LETHBRIDGE, AB – There is a new statutory holiday in a few weeks and local officials here are hoping this will be more than just another day off for some people.
September 30th was recently declared by federal legislation as the National Day of Truth and Reconciliation.
Perry Stein, the City’s Indigenous Relations Adviser, says this day should be an important one for all Lethbridge residents.
“I think this holiday is more akin to Remembrance Day,” says Stein. “It’s a day we should be reflecting, we should be having conversations with our friends and family about the importance of this day and really educating ourselves about the legacy of genocide in this country and the legacy of residential schools.”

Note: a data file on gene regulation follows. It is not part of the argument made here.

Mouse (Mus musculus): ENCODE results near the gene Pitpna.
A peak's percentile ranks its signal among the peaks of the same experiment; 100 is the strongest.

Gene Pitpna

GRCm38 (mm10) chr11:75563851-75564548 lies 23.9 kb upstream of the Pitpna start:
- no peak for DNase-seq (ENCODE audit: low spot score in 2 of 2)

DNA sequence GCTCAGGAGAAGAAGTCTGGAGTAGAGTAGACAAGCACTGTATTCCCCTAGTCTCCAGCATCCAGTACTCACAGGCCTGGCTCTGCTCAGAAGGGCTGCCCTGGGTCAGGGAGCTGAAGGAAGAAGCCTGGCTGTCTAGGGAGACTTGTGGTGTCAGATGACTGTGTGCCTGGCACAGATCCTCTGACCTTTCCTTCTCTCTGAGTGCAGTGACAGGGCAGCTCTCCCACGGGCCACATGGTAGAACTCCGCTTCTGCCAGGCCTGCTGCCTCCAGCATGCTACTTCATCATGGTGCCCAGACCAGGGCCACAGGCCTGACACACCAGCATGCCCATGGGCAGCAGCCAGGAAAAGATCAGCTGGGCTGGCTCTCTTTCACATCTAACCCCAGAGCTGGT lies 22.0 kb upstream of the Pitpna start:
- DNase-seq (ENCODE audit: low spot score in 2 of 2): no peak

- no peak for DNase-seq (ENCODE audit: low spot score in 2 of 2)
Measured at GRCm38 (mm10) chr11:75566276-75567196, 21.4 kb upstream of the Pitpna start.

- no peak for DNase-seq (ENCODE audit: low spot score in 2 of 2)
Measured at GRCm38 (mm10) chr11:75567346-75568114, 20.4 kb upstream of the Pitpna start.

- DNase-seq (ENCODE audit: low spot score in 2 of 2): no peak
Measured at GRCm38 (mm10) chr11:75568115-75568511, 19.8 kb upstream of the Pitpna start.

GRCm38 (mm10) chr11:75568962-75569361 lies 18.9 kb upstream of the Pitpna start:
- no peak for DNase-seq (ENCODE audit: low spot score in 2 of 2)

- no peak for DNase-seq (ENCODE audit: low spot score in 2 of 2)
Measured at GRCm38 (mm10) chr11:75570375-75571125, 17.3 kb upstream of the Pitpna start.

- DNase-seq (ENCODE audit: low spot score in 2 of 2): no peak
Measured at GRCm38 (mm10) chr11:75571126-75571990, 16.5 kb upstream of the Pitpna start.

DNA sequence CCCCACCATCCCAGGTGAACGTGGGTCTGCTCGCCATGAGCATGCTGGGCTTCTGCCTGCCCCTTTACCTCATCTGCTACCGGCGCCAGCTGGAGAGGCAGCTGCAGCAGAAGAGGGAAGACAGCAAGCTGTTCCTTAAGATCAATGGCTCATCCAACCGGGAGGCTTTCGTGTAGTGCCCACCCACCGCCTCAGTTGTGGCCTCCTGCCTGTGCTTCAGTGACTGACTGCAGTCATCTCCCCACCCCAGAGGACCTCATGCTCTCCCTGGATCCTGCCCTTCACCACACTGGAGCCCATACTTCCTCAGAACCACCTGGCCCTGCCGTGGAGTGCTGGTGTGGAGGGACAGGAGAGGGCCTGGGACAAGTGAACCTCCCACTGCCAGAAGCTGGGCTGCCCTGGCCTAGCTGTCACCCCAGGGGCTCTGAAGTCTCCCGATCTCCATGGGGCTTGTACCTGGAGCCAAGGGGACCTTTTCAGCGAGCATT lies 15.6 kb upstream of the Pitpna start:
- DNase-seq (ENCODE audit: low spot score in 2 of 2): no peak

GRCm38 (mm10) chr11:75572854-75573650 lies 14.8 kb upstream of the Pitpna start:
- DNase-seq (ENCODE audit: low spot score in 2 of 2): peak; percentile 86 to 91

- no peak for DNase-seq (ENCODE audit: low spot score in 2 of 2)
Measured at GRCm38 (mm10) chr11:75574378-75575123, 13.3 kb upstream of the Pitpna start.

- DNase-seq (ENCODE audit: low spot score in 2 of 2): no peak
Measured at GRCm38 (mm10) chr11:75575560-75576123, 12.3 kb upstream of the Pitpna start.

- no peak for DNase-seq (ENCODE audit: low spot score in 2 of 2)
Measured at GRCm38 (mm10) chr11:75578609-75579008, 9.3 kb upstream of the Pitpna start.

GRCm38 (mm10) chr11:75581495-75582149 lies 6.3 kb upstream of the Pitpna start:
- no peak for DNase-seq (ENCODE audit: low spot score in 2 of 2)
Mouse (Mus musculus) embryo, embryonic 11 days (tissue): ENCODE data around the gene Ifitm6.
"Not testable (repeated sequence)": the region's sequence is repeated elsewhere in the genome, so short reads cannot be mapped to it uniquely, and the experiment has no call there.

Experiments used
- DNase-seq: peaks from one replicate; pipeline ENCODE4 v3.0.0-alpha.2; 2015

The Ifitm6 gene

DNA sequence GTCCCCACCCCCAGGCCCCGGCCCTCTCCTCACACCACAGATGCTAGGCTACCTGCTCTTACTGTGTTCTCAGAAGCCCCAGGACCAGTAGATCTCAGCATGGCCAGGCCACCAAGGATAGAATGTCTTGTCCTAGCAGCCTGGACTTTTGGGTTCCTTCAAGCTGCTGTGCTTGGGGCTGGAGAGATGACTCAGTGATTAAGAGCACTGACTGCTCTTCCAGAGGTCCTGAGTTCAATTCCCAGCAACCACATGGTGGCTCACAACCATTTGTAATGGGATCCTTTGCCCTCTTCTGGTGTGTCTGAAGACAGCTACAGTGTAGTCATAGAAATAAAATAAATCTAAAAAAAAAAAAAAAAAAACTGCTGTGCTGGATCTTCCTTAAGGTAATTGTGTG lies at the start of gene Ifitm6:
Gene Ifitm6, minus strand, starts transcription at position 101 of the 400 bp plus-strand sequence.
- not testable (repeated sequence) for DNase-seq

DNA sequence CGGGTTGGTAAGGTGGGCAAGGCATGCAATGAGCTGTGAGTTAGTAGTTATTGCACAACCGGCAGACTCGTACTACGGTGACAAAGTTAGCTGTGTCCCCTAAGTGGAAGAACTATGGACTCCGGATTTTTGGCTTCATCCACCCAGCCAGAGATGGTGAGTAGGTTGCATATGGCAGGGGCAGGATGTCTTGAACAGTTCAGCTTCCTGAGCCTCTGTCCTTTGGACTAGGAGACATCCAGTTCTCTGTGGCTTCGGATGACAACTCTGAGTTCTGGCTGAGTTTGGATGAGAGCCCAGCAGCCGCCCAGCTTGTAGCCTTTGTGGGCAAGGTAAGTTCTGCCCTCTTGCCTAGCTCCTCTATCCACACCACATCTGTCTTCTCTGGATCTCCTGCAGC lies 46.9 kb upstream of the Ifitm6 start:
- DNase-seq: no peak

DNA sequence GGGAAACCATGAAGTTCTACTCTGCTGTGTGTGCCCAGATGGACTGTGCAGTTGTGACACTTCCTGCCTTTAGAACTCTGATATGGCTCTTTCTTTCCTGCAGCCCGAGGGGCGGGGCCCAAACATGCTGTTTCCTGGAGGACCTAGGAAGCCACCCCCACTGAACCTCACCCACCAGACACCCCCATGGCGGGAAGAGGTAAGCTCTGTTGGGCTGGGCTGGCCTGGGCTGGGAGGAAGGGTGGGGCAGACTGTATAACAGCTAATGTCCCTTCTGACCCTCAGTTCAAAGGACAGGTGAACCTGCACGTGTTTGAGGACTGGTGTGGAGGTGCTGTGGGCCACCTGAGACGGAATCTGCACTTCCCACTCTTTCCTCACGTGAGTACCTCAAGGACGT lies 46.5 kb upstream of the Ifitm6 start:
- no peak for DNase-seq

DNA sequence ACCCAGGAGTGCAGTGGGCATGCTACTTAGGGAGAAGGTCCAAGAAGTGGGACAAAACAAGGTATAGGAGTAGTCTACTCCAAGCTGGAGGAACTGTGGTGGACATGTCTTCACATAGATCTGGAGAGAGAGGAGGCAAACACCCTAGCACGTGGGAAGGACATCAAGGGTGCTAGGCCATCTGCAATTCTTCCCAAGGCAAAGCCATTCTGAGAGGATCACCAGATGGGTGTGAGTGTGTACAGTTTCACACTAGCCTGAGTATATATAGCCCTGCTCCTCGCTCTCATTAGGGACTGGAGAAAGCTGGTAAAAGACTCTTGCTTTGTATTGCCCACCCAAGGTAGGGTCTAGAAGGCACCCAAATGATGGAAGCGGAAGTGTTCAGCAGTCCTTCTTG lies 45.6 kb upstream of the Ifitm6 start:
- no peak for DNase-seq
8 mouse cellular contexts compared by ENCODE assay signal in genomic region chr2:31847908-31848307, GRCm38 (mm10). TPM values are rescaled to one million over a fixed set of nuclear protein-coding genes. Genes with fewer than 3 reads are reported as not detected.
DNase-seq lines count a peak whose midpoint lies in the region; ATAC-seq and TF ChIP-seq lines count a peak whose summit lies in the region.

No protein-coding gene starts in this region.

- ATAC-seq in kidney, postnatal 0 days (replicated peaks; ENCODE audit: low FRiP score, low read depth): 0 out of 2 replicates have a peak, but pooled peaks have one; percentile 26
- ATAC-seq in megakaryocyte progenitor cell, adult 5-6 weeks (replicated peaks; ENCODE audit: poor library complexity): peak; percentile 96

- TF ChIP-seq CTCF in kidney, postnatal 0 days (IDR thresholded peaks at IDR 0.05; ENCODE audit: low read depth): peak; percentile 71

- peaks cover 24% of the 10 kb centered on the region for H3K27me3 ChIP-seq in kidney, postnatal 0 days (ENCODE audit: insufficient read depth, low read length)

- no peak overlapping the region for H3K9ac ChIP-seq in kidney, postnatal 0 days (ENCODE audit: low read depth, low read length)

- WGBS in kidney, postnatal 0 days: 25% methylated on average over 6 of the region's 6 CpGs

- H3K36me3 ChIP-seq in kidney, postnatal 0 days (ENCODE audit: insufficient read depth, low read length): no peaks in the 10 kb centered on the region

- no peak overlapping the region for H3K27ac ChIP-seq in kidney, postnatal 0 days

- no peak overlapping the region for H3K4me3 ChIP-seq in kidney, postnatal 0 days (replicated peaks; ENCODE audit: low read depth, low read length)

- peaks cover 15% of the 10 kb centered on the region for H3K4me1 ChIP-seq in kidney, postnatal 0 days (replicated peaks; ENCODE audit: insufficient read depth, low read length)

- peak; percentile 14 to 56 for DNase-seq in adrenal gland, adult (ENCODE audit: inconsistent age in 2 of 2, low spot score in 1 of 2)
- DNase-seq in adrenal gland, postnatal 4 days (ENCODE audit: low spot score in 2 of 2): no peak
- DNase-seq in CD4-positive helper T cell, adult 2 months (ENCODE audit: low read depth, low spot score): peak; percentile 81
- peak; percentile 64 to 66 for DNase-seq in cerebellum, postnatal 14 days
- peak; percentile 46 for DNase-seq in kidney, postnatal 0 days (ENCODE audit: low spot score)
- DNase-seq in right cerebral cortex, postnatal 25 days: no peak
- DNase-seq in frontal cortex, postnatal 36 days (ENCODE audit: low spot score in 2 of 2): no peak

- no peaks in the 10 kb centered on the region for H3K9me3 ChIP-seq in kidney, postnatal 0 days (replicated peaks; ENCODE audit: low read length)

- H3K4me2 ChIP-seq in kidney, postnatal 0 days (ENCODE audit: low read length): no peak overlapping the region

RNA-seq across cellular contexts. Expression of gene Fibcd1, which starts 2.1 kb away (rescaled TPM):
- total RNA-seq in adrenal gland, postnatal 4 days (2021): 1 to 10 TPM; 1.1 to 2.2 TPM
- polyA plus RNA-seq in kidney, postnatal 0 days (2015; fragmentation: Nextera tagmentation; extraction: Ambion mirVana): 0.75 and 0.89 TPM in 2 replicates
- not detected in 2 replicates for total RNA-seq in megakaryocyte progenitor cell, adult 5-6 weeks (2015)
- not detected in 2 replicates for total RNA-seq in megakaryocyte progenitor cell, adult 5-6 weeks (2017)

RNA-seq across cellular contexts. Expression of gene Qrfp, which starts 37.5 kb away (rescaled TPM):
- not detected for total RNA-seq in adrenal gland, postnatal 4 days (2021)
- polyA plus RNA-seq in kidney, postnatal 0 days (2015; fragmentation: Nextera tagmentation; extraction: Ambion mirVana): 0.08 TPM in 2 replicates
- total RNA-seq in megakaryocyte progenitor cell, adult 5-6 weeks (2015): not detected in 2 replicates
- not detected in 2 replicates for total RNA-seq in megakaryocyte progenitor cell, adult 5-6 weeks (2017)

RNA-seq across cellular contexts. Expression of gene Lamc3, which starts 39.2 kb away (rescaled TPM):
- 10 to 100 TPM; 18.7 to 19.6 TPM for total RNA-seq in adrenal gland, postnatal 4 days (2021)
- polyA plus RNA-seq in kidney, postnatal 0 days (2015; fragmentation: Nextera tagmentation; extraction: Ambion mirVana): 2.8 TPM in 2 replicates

All City of Lethbridge facilities will be closed on September 30th.
Mayor Chris Spearman says the city is asking its employees to attend the local events that recognize Truth and Reconciliation and Lethbridge’s relationship with our Indigenous Peoples. “It’s very much a factor here in the City of Lethbridge. We have been trying to raise awareness and trying to create understanding.”
That day, September 30th was chosen for this new stat holiday because it was the time of year when Indigenous children were taken from their families and forced to attend residential schools.
The City of Lethbridge has made a number of commitments to Truth and Reconciliation, including that in September 2021, the new flagpoles outside City Hall will permanently fly the Siksikaitsitapi (Blackfoot Confederacy) flag.